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Authorities caution donors to choose funds wisely, avoid scams as they help shooting victims

Megan Messerly
Megan Messerly
Local GovernmentOctober 1
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Millions of dollars of donations from more than 75 countries have poured in to help the victims of a mass shooting on the Las Vegas Strip that claimed the lives of 58 last weekend.

But now state officials, advocates of victims and one of the companies responsible for collecting those donations online are urging caution to ensure that their money goes directly toward aiding victims and doesn’t end up in the pocket of a scammer. Attorney General Adam Laxalt said Thursday that his office is working with the crowdsourcing platform GoFundMe to ensure that scammers are not profiting off of a tragic situation and has launched a coalition of attorney general’s offices from around the country to help victims of the Sunday shooting.

“I warn individuals attempting to donate in the wake of Sunday’s tragedy that there are many illegitimate GoFundMe accounts and sham charities unimaginably trying to profit from this horrific tragedy,” Laxalt said in a statement. “My office is working with the crowdsourcing platform to ensure donors’ generosity and goodwill are not capitalized upon by scammers.”

The attorney general’s office is urging donors to visit a landing page that GoFundMe set up for victims of the Las Vegas shooting. That page contains links to the Las Vegas Victims’ Fund established by Clark County Commissioner Steve Sisolak and Metro Police Sheriff Joe Lombardo, which has received more than $9 million alone to date, and to a page for the nonprofit Direct Impact Fund, which GoFundMe has partnered with to deliver tax-deductible donations.

Sisolak said in an update on the GoFundMe page that he is working with state and local officials, GoFundMe and the National Center for Victims of Crime to ensure the funds are distributed directly to the victims of the shooting and their families and that he will make an announcement about how the money will be distributed later this week.

“I want to thank all of you who contributed what you could to support the victims following this heinous attack,” Sisolak said in the update. “Our work to help rebuild our community is just beginning and I want to thank you for standing with us during this difficult time.”

Anita Busch, whose 23-year-old cousin, Micayla Medek, died in the Aurora, CO, theater shooting strongly urges donors to give money to the National Compassion Fund, which ensures “every penny” goes directly to victims and their families. The National Center for Victims of Crime administers the fund.

Families of victims in previous mass shootings initiated the fund after encountering snags receiving monetary help from other places supposedly collecting donations to help them, she said. Nonprofits can’t always give directly to victims because of their mission statements.

“If you want to give to a community-based fund, that’s your business, but if you want to truly help the victims directly, we’re the only victim-based fund that I know of in the nation,” Busch said.

Busch flew to Las Vegas yesterday along with families affected in other mass shootings to help console and guide victims in Las Vegas. Financial assistance will be extremely necessary for so many survivors or victims’ families as they face multiple future surgeries, burial costs and other expenses related to time away from work, she said.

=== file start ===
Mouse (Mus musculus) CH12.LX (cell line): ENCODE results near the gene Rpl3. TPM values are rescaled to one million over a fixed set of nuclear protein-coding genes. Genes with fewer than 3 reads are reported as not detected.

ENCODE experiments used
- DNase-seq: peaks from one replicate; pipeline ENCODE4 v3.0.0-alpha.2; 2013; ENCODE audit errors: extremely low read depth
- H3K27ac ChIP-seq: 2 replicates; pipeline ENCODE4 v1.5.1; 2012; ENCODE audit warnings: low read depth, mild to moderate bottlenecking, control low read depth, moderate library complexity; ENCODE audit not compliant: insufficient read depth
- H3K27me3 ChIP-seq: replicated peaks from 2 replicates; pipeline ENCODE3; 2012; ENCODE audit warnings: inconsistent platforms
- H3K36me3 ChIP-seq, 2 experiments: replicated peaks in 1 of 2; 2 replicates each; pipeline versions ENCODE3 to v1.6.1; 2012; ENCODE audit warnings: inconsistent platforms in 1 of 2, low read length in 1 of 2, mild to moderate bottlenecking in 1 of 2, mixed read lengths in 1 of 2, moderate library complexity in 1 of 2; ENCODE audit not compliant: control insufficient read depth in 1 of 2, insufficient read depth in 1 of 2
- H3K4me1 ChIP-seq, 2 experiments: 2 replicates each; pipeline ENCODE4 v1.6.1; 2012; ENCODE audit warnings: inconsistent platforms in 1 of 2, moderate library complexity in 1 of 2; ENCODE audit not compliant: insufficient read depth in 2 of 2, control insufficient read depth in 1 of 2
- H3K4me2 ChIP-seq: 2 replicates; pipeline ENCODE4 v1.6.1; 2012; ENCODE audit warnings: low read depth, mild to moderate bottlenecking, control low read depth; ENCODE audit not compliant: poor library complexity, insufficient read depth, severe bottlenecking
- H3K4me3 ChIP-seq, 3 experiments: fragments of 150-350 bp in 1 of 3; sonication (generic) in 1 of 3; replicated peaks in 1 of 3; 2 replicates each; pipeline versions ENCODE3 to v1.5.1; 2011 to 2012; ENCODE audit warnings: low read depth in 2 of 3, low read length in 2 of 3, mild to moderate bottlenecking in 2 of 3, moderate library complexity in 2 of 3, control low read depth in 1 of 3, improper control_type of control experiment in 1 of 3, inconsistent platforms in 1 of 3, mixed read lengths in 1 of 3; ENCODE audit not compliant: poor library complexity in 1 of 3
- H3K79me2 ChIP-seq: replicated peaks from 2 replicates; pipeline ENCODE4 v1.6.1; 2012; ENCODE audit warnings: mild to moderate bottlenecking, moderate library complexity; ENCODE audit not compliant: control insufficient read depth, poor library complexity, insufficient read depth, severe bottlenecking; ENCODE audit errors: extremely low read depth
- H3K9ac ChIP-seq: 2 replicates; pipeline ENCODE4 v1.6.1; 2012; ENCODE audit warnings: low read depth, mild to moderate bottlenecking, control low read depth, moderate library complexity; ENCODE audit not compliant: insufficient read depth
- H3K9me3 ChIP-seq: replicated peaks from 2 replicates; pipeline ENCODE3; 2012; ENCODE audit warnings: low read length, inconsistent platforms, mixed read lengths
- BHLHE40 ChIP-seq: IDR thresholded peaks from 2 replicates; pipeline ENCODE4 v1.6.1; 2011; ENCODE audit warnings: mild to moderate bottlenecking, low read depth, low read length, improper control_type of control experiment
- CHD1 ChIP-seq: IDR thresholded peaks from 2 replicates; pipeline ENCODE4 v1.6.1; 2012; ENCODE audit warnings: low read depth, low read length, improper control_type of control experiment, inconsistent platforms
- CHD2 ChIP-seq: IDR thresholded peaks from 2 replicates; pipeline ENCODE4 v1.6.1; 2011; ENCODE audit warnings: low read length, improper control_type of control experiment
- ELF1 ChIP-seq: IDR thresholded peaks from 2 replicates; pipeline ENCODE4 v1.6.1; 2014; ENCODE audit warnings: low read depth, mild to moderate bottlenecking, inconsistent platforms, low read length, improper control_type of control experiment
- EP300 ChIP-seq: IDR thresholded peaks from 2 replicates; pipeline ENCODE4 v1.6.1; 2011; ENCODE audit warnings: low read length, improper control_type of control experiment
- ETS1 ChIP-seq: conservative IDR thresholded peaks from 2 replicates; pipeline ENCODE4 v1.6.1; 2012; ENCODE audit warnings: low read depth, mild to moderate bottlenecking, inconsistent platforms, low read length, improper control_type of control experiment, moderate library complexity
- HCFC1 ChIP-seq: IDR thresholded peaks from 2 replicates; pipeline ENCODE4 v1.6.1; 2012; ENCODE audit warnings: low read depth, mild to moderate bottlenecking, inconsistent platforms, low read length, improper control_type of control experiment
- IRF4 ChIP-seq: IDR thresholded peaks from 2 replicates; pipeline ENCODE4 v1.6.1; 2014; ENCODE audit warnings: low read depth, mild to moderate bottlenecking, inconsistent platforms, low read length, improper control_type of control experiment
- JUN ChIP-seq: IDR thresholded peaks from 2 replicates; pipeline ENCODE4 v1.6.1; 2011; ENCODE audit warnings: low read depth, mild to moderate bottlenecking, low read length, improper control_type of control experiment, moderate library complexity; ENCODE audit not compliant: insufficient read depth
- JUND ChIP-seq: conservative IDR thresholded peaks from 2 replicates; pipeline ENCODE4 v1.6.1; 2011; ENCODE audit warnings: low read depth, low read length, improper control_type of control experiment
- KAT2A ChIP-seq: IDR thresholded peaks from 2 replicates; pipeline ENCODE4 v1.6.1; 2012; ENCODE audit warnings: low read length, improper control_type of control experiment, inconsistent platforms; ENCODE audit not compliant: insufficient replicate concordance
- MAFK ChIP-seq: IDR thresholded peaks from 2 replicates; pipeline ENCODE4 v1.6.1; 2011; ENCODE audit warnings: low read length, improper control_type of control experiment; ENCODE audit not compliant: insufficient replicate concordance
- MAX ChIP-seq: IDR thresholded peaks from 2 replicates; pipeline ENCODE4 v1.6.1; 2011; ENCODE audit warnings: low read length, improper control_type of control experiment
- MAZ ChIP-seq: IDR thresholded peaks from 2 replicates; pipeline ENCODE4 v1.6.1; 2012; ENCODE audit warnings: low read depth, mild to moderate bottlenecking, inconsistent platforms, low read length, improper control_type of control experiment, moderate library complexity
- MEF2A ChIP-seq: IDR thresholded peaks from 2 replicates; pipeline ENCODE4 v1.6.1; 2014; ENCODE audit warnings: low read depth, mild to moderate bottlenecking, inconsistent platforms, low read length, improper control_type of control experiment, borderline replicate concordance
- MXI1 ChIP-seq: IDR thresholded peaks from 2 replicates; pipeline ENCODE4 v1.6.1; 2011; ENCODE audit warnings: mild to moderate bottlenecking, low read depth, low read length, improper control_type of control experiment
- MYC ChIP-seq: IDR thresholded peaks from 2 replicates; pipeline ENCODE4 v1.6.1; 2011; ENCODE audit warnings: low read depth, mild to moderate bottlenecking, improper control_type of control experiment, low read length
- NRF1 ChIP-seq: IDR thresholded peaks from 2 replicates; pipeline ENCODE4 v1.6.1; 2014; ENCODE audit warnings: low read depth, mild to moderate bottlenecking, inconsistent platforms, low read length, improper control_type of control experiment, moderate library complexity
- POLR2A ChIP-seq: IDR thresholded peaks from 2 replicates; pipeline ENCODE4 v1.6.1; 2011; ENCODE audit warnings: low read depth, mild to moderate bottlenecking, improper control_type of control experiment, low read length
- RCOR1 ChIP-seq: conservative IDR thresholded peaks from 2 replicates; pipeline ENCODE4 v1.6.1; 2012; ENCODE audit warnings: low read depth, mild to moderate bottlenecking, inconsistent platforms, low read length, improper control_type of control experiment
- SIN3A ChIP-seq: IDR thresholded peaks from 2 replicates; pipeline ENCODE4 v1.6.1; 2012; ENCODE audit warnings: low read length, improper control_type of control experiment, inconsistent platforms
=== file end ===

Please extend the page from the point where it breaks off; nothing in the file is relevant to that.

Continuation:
“Your life changes in an instant,” she said. “... We’ve seen it up close and personal. We know it’s necessary.”

Busch said GoFundMe has joined with the National Compassion Fund to help get the donated money to the victims.

Bobby Whitmore, a spokesperson for GoFundMe, said the company is reviewing every campaign and that each donation is backed by a company guarantee that the funds go to the right place or donors will get their money back. The company’s trust and safety team is providing ongoing support and deploying “multiple technical tools” to secure the site and ensure the money ends up in the right place, he said.

He noted that when a campaign organizer establishes a fundraising drive to help another individual, the organizer will likely never touch the money. Instead, funds are held by payment processors and only distributed to the person named as the beneficiary.

The website has donated $150,000 to the victims of the mass shooting and is allocating critical resources to ensure victims and their families receive assistance in a timely fashion. The standard fees the company charges both to donate and withdraw donations will remain in place for online donations, but don’t apply to online donations made to support the victims and their families, such as the $3 million donation made by MGM Resorts.

“GoFundMe’s fees ensure that we can remain the world’s largest social fundraising platform with best-in-class customer service, cutting-edge technical tools, and a dedicated team of specialists who work to support campaign organizers, from the most modest to the most successful like the recent campaign for the victims of the shooting,” Whithorne said in an email.

In addition to the page set up by Sisolak, at least 50 other pages have been set up by friends, family and other community members to raise money in the wake of the tragic incident. The Love Army for Las Vegas page, set up by YouTuber Casey Neistat, has raised $270,000 and another set up to aid 27-year-old Tina Frost who lost her right eye in the shooting and is in a coma has raised $380,000.

Other Las Vegas organizations, including the online shoe and clothing store Zappos, have set up their own donation funds. The Zappos fund has raised $171,000 as of Thursday morning.

Disclosure: MGM Resorts International has donated to The Nevada Independent. You can see a full list of donors here.

 

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